How I Changed My Mind About the PMU Industry

The Keystone Draft Futurity completely changed my preconceived ideas about the controversial PMU industry.
Mares and foals at MM Ranch in Saskatchewan. Photo courtesy of MM Ranch.

Mares and foals at MM Ranch in Saskatchewan. Photo courtesy of MM Ranch.

The final Keystone Draft Horse Futurity took place on Sept. 20, showing and celebrating a very classy group of 2-year-old draft horses who completely changed my preconceived ideas about the controversial PMU industry.

I had heard the stories — we all have, I’m sure — of mares tied and trussed up in uncomfortable collection harnesses; packed into dark, musty barns like feedlot cattle; denied water and kept constantly pregnant to keep producing their precious urine for uses in the pharmaceutical industry. The foals were just an inconvenient by-product, quantity over quality, shipped off for the slaughterhouses as soon as they were weaned.

In middle school, I remember giving my first 10-minute formal presentation in front of 50 classmates about the “horrors of the PMU industry.” (I also remember one of my teachers grilling me on getting information from “bleeding heart” animal rights activists rather than credible sources, but, hey, I was in eighth grade and just learning how to use the internet.)

I didn’t think much about the PMU industry in recent years until this autumn, when my friends Thane and Kristle Bunce and Eagle Harrington from the local draft horse scene invited us down to Meadville, Pa., for the final Keystone Draft Horse Futurity at the Crawford County Fairgrounds. Three weeks ago they acquired a very nice 2-year-old who was eligible for the futurity, broke him to drive in 19 days (!) and were ready to go.

A few days before the show, I hopped on the internet again (my research skills slightly more honed than they were when I was in middle school, rest assured) and figured out what this show was all about. The futurity was for 2-year-olds who had gone through a weanling sale at Meadville, returning to show in halter, cart and an obstacle pattern. All of the horses at the sale and show were products of North American Equine Ranching Information Council (NAERIC) member farms in Canada — equine ranching in this case referring to farms who produced pregnant mares’ urine, or PMU.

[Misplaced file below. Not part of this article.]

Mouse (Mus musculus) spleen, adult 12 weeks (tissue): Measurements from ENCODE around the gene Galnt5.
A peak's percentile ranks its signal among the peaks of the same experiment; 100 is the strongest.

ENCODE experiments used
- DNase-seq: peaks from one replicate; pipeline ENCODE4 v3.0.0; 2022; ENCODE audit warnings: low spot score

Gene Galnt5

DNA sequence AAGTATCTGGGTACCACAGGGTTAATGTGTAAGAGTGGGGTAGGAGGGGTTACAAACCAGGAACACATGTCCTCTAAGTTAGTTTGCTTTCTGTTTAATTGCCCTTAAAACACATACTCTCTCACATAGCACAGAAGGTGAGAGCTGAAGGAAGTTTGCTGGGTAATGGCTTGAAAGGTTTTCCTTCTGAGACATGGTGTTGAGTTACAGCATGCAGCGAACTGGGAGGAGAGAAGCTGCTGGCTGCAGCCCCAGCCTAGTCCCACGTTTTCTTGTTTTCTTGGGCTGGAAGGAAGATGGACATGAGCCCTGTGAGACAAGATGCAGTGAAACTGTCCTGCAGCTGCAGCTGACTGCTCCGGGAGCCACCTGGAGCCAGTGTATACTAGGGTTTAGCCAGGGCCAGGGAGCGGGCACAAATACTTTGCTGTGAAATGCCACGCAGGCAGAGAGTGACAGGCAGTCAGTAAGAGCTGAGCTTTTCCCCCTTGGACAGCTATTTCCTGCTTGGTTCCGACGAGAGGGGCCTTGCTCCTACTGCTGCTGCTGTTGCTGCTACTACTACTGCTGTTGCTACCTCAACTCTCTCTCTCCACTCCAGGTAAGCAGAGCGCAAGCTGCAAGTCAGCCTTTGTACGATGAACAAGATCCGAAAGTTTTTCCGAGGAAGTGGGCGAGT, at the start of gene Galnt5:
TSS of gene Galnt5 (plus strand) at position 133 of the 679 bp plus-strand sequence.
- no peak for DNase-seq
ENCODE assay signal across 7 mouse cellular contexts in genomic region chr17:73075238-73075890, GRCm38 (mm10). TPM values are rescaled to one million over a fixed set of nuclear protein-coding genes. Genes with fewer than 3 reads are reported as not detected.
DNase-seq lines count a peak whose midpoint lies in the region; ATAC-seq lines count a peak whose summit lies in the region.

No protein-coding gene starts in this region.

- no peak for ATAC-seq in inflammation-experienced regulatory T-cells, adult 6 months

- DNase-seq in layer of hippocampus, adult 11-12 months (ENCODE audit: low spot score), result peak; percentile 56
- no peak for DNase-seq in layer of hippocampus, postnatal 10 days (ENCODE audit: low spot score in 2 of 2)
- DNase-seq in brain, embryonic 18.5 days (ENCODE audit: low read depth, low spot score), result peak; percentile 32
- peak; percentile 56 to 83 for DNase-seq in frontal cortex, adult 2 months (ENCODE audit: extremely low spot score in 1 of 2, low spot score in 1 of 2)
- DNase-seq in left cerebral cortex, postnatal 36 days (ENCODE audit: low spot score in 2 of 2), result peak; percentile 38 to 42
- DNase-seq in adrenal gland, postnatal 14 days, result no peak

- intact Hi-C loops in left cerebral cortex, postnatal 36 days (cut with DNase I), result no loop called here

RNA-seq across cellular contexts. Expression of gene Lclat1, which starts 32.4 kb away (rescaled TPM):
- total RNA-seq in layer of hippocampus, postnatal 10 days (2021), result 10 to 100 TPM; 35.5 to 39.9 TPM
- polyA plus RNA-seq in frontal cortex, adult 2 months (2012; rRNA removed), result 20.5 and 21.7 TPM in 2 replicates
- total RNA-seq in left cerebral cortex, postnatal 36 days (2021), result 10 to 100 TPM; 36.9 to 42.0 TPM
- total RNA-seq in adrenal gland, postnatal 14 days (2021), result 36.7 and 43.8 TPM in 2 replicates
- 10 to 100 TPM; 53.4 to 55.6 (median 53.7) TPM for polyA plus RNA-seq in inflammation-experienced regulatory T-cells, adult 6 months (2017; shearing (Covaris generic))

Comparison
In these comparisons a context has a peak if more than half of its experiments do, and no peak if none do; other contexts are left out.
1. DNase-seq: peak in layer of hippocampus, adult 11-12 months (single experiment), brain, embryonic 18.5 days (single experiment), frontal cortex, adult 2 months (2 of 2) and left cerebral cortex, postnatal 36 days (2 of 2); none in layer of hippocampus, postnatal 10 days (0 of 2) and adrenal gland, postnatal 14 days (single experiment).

There goes our boy!

As we pulled into the show grounds, mixed in with a small convoy of trucks and trailers bearing horses as well as carts, I glanced around at our competition. This wasn’t going to be an easy walk in the park as I had originally thought after meeting Thane’s horse Challenger, or Paton’s GMC Challenger, as he was known. The other horses (predominantly black Percherons, though there were two other Belgians and a Clydesdale) were all impressively well-matured for 2-year-olds and good quality animals. They were a far cry from the cast-off industrial-produced animals I admit I had been expecting to see: This was simply a really nice group of young horses.

The champion of the day, Creekside Xray — an impressive 2-year-old!

MM Ranch, Curt Paton’s family farm, bred Challenger; I caught up with Curt after the show to get a little more insight into the industry. My research had showed me a much different picture than what I had remembered, and Curt helped fill in the holes. “We’re horse breeders first,” he reminded me, rather than PMU ranchers. The family has owned the ranch over the generations since 1902 but only picked up the PMU contract in 1966.

The Patons believe in breeding for disposition, or as Curt puts it, “function over fashion.” PMU collection serves as a secondary income for the MM Ranch, helping the family continue its tradition in breeding quality animals. Paton-bred horses have placed in the top three in major NAERIC futurities in Canada; a pair of Paton horses are pulling the trolley in the Kentucky Horse Park. One individual horse is now part of the top-notch Hammersmith Hitch. Curt and his family have a strong sense of responsibility for their horses and the horses they breed: They want to see them sold to good homes, and they love to see them in successful careers.

The urine collection actually works well in the natural schedule of a cold Saskatchewan winter. When it’s 40 below and blowing snow, the horses are spending most of their time in the barn. The winter corresponds with the collection schedule for the pregnant mares. Curt reminded me that working in close quarters with the mares is another reason that the Patons breed for good dispositions!

As in any facet of the horse industry, there will be some bad apples who spoil the reputation of the rest, which could easily happen in the PMU industry, but the Patons appear to be among the best. With a standing invitation to come up and visit the next time I’m in Saskatchewan, I’d expect nothing less.

Reserve Champion Lone Oak 12 Gabby, driven expertly by our friend Charlie Spelling through the obstacle pattern.

The Keystone Draft Horse Futurity, overall, was a great day. Challenger placed fourth overall, and I was floored that 13 2-year-olds were all able to trot in harness with four or five others (the cart class was split, wisely) and perform a mentally-taxing obstacle course without blowing (m)any fuses.

Unfortunately, the Keystone Futurity has lost its funding, so the program won’t be continuing in this area. But new draft horse futurities are cropping up all across Canada, showing that equine ranchers continue to hold themselves to high standards for producing quality animals. While I’m not quite prepared to go buy my own colt and get started, I’ve seen enough to change my mind for the better about the equine ranching industry.

What do you think, HN? Weigh in with a comment below.

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